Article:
Earlier this month Jeff and Judith Lester, along with their children George and Izzy, warmly welcomed a group 47 EU NERFERTITI members for a tour of their technology focused dairy enterprise at Manor farm. Here they are milking 185 cows which are housed all year round, plus 100 followers and around 30 beef finishers.

The farm was built within the last 3 years, allowing the Lesters the opportunity to build a completely fresh system, focusing particularly on using robotics to increase cow numbers without a resulting expansion in labour. They have increased the herd from 70 cows – 185, with labour only increasing from 3.5 units to 3.9.

This was achieved with the use of 3 Lely Astronaut milking robots - two Lely A4 and one Lely A5 (the A5 is the newer model and is cleaned with steam instead of the acid and alkaline based system of the A4). The cows are producing approximately 2 million litres of milk per year, translating to avg. 11,500 litres per cow. The milk is sold on a direct contract to Tesco.

George believes that the health and welfare of the cows has been monitored more closely since they started using the robots. Mastitis detection in particular has improved, with the robots using milk indicators to detect whether the cow has an udder infection. These indicators are milk colour, temperature, conductivity and somatic cell counts. If that S.C.C moves above 200 then that cow will be treated with antibiotics, however the Lesters are believers of prolonging milking for as long as possible to allow the cow the opportunity to self-cure.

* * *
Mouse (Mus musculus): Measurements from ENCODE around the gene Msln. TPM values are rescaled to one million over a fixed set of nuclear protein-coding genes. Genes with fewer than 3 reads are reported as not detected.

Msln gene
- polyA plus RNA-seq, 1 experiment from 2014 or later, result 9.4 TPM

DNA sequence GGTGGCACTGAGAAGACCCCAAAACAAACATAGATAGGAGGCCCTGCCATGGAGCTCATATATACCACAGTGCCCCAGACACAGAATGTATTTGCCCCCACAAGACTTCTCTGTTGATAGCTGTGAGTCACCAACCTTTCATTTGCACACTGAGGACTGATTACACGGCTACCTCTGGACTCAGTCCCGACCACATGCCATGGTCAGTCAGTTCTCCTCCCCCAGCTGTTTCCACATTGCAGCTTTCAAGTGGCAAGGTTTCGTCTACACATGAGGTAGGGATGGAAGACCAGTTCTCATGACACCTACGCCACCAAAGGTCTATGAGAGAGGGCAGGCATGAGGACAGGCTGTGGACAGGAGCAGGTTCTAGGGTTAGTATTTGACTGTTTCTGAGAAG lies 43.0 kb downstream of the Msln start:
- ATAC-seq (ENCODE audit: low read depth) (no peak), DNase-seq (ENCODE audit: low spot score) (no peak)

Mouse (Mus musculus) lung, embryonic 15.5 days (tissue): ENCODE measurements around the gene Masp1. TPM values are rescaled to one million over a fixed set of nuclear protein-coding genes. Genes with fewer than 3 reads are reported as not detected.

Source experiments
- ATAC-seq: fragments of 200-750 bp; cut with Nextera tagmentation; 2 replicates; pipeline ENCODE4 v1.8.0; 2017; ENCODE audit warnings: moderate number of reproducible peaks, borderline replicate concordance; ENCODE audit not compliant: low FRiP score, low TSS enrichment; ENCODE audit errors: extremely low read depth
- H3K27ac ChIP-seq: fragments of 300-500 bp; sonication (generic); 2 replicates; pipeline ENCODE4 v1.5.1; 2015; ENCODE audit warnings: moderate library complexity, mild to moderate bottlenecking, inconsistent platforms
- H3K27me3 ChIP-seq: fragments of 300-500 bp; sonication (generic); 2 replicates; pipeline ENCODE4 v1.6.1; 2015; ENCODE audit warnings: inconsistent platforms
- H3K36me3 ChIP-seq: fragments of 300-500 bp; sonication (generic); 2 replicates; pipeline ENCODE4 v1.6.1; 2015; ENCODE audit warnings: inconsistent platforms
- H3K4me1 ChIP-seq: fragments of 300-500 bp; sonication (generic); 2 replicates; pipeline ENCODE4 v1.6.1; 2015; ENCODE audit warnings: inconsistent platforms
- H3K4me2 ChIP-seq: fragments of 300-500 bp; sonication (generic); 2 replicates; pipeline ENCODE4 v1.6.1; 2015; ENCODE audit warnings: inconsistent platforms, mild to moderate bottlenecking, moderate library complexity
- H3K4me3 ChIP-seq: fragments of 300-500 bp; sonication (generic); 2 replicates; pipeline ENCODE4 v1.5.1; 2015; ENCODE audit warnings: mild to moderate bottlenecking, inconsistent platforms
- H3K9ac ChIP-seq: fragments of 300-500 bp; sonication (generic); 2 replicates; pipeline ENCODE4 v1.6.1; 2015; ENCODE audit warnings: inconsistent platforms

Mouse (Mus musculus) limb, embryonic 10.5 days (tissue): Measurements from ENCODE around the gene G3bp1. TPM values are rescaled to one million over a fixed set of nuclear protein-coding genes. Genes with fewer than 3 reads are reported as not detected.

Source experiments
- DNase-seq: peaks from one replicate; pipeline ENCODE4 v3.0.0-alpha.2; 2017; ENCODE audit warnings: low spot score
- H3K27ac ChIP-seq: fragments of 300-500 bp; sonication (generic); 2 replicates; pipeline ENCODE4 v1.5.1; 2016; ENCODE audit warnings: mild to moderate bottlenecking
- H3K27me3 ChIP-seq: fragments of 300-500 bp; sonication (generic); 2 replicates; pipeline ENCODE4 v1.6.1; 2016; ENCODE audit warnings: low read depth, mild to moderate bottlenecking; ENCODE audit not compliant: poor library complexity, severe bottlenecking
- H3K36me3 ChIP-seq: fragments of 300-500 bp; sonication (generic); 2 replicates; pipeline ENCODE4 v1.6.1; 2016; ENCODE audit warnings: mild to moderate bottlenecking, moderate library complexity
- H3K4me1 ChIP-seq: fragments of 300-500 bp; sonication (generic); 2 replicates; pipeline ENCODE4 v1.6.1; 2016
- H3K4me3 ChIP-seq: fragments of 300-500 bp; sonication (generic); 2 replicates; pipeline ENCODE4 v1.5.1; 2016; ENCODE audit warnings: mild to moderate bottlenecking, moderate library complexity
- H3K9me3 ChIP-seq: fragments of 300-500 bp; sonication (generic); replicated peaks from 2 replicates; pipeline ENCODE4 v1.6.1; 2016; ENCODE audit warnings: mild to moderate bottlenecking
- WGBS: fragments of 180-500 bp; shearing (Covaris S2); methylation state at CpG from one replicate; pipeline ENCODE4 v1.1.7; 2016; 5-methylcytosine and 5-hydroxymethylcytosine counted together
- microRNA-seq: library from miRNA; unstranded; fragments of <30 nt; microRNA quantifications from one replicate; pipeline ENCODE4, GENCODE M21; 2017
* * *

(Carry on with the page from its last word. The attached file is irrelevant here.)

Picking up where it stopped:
A Lely feed optimiser is used to improve feed efficiency. These feeding robots are designed and fitted to function on a form of digital tracking system that runs around the cow sheds. Working on an hourly basis, 24hours a day, the optimiser feeds the cattle whilst also ensuring that the feed is pushed up, providing the cows with constant access to food and encouraging them to eat more frequently. Using a robotic grab to fill the optimisers with the chosen Total Mixed Ration, the robots can then feed for up to 3 days before they need to be refilled - another example of how the use technology is freeing up the time of the staff. To comply with their Tesco contract, Soy must not be included in the ration, instead using sunflower mix to reach the protein targets.

Genomic testing has also been a key aspect of the efficient system at Manor Farm. Genomic Testing uses a young animal’s DNA to estimate their genetic potential and therefore gives the Lesters confidence to make informed breeding decisions, choosing which young animals to bring into the herd as replacement females.

They then Embryo transfer their top 1% of the milking herd and implant into the bottom 10%. By fast tracking their genetic gain, they have seen £43 more profit per heifer.

Manor Farm is an excellent example of an efficient modern-day dairy farm, which utilises technology to reduce costs, whilst also allowing the family to have a healthy work/life balance – an aspect which is so often disregarded in dairy farming. Although George acknowledges that their indoor system may not be for everyone, he believes it key to ‘farm the land you have, not the farm you want’, and to their credit they are certainly doing just that.